I am certain that these numbers which my hon. Friend is nervous about will find their positions more secure and their wages and conditions better than in the old bad days of Beechingism and the Tory hacking about with British Railways which have now departed forever. We are now striding into an era of greater development for the railways and greater security for its workers.

Sir Harmar Nicholls

I do not know how much satisfaction it has given the hon. Member for Leicester, North-East (Mr. Bradley) to have the assurances of the hon. Member for Central Ayrshire (Mr. Manuel), but I would suggest to the latter that he should read the Bill before giving such categorical answers as he has given. For example, would he say that, with the Bill as it stands and under the new authority, if that were transferred, these railwaymen would get the concessionary vouchers for travel which they get now? I think he will find that before he gives this blanket approval affecting these employees he had better read the Bill.

I urge the Minister to treat with great respect and seriousness the point of the hon. Member for Leicester, North-East abut morale. There is no doubt that they are worried about the future and that they are left in a very disturbed frame of mind which cannot be good for the railways.

I represent Peterborough, one of the old-established railway centres, and I tell the hon. Member for Central Ayrshire that there is not the same bigotry or antipathy between the locomotive men and the clerks as he suggests. I do not know why in his speech he suggested that the only men who are railwaymen are, in fact, locomotive men. The whole of the service must work together if we are to succeed. I advise him as a friend not to bring that sort of bigotry into debates in the House.

The Minister showed himself to be badly informed on the question. From his answer he seemed to suggest that the feeling so well described by his hon. Friend the Member for Leicester, North-East did not, in fact, exist. I add my words to those of his hon. Friend and ask the Minister to pay some attention to this problem. If he intends to use the Whip to defeat the Lords Amendment, he will have the power of the vote to do so, but he would be spending his time wisely if he went to some trouble to deal with the fears expressed by his hon. Friend, who is one of the most experienced railway negotiators in the House, who has played a leading part in railway affairs over many years and who has always shown a sense of responsibility in dealing with matters affecting the unions.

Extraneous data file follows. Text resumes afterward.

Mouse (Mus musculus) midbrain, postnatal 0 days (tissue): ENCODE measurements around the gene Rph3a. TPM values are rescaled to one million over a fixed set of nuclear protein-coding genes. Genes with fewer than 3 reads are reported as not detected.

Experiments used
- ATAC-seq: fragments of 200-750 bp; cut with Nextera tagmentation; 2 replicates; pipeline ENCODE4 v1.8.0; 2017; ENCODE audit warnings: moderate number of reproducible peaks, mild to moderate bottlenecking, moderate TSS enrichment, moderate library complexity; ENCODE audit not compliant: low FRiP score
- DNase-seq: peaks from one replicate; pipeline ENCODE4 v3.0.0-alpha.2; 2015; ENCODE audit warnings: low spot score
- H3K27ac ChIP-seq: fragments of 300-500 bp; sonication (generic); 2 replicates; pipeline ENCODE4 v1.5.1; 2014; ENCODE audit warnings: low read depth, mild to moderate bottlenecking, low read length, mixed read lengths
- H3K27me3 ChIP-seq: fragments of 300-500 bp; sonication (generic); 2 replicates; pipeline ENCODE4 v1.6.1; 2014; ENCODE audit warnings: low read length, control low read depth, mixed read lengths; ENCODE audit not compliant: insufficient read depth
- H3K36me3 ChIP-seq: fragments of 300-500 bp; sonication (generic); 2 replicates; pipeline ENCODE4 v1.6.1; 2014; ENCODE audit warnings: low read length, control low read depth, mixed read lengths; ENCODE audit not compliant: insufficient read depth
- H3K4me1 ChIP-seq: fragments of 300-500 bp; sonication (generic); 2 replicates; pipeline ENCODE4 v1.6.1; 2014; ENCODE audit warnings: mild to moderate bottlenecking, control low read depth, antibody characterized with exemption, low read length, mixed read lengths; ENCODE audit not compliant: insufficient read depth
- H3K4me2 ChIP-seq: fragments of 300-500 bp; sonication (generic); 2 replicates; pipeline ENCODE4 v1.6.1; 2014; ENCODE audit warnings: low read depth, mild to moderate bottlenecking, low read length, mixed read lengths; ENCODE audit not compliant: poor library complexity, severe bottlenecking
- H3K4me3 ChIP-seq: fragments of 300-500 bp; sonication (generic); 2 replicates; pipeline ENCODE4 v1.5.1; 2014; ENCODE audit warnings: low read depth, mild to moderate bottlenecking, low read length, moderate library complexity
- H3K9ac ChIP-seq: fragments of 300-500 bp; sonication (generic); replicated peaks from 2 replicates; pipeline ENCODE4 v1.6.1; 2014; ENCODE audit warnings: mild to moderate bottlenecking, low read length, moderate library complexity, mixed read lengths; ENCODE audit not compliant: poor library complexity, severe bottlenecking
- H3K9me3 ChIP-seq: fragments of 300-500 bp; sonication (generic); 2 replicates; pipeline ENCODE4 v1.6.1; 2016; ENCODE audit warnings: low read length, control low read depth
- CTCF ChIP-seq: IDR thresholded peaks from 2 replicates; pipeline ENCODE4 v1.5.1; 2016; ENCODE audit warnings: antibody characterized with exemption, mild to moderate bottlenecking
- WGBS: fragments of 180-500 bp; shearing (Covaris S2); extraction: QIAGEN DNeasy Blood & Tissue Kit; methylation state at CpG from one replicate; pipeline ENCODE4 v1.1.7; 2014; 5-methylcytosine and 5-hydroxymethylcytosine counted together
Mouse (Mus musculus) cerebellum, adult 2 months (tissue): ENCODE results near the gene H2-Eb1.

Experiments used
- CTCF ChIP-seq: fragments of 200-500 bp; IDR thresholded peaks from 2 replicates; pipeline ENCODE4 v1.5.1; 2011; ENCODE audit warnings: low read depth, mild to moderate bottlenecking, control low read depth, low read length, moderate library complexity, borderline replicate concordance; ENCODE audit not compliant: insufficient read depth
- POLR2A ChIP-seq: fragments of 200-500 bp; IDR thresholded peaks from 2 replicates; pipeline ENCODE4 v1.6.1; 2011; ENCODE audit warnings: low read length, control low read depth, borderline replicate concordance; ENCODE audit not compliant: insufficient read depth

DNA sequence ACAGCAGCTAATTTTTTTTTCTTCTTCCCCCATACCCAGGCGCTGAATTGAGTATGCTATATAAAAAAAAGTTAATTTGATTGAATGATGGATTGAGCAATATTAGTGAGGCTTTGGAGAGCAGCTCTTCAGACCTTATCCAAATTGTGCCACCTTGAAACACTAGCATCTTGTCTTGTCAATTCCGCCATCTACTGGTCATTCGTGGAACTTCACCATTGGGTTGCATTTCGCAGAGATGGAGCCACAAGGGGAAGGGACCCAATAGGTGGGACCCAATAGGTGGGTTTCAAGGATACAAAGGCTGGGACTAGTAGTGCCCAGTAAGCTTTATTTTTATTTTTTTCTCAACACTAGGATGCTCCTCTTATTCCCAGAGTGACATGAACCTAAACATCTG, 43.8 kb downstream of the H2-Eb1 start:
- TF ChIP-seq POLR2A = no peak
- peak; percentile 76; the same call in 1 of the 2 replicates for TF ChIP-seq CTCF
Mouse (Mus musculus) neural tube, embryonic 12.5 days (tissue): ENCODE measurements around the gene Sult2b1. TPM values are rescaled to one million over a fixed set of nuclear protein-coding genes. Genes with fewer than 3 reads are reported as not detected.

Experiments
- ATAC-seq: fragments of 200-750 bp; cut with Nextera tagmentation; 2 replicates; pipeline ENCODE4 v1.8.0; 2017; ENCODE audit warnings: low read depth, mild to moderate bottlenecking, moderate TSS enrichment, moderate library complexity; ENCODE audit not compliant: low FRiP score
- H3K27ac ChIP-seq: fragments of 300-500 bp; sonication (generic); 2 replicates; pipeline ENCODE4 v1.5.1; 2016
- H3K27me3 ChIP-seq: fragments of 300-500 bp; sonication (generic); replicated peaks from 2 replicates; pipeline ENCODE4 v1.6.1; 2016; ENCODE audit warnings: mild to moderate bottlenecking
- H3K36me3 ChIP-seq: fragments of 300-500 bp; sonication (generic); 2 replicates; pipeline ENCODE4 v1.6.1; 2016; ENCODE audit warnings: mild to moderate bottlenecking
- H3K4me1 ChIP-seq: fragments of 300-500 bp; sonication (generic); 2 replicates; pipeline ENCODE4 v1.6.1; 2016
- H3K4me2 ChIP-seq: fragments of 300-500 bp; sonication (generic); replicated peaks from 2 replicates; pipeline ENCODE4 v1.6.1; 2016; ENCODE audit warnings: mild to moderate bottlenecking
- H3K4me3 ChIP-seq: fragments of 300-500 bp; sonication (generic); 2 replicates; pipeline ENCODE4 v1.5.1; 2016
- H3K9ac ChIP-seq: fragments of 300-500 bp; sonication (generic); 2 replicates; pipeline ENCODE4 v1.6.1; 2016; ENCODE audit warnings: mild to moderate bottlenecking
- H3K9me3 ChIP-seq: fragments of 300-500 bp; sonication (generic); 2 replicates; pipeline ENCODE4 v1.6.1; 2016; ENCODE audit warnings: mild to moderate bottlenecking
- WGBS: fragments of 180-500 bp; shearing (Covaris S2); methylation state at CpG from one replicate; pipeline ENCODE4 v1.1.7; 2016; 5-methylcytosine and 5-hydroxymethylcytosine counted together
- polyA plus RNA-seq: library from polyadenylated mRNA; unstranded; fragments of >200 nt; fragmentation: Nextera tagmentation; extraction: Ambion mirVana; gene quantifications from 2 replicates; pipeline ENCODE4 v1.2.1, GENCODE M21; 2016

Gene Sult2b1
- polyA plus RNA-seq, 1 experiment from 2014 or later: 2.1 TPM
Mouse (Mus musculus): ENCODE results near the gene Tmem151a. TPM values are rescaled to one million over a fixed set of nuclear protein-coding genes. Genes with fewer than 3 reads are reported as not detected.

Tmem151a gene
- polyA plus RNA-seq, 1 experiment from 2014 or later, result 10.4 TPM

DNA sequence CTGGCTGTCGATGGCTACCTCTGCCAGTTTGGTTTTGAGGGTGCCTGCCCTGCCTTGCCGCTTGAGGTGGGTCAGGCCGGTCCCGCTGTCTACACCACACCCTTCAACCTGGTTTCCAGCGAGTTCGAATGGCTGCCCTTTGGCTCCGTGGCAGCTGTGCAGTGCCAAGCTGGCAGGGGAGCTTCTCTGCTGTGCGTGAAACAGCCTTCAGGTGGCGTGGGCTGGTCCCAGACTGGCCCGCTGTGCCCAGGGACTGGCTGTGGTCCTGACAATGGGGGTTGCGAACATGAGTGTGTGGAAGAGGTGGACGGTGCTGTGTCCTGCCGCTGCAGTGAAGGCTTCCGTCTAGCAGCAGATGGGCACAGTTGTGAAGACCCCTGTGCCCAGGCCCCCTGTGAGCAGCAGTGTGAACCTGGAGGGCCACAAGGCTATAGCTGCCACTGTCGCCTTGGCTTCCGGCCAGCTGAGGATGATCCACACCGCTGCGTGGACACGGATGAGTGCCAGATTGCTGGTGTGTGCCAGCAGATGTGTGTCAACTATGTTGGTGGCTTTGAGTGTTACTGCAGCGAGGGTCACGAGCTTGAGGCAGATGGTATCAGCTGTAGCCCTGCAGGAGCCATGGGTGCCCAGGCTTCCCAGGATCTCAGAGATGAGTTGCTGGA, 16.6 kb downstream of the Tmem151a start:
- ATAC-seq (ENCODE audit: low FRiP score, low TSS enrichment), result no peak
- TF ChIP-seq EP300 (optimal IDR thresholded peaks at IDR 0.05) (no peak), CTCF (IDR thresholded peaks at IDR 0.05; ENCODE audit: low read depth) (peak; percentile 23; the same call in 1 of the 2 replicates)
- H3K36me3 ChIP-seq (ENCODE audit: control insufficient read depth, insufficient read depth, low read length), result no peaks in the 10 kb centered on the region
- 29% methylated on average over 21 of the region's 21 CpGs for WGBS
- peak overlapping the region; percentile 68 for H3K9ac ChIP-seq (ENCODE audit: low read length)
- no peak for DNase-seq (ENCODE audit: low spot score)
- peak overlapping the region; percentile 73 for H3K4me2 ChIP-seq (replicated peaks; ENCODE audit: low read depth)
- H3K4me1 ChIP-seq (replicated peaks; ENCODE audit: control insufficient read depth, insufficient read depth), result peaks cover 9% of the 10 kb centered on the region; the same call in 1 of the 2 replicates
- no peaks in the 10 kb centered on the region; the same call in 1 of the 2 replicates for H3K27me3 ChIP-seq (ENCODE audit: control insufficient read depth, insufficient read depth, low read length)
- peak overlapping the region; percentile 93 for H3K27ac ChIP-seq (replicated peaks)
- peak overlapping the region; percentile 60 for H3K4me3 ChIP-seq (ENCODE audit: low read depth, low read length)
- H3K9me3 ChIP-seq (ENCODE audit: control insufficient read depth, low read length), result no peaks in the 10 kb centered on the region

We must have an efficient railway service if we are to meet the transport challenge of the future. It therefore behoves all of us to see that we do not undermine the most important factor making for the success of any business—the morale of those who have to operate it. I advise the Minister to go to some trouble in his reply to give assurances that the chances of promotion of these men, their general status and their freedom of action to enjoy their retirement will not be taken from them by the reorganisation suggested in the Bill. I can well understand him wanting to fob off speeches from this side of the House on the ground that they are partisan or that they are the type of speech which an Opposition is expected to make. But he cannot level such a charge against his hon. Friend the Member for Leicester, North-East. Irrespective of the answer which he gives to my hon. Friends, I hope that he will pay serious attention to the points made by his hon. Friend the Member for Leicester, North-East.

Mr. Marsh

The hon. Member has made a point at great length about the disturbance which may be involved. This will be negotiated by the trade unions with the employers. It is not an issue in which the House usually gets itself involved. May I assume that this attitude to disturbance and his objections to it will be the same if the disturbance involved the dislocation of people's lives following the denationalization of nationalised industries?

Sir Harmar Nicholls

I am making a point which runs beyond any ideological theories—that if we have industries which must be maintained for the good of the nation, it behoves anybody interfering with the structure of those industries to look to the morale of the people who have to work in them.

Mr. Leadbitter

I shall be brief because the debate has begun to wander far beyond the strict terms of my right hon. Friend's proposal. [HON. MEMBERS: "No."] I do not want to be persuaded not to be brief, and if hon. Members desist from interrupting I will make a contribution to the House by being brief.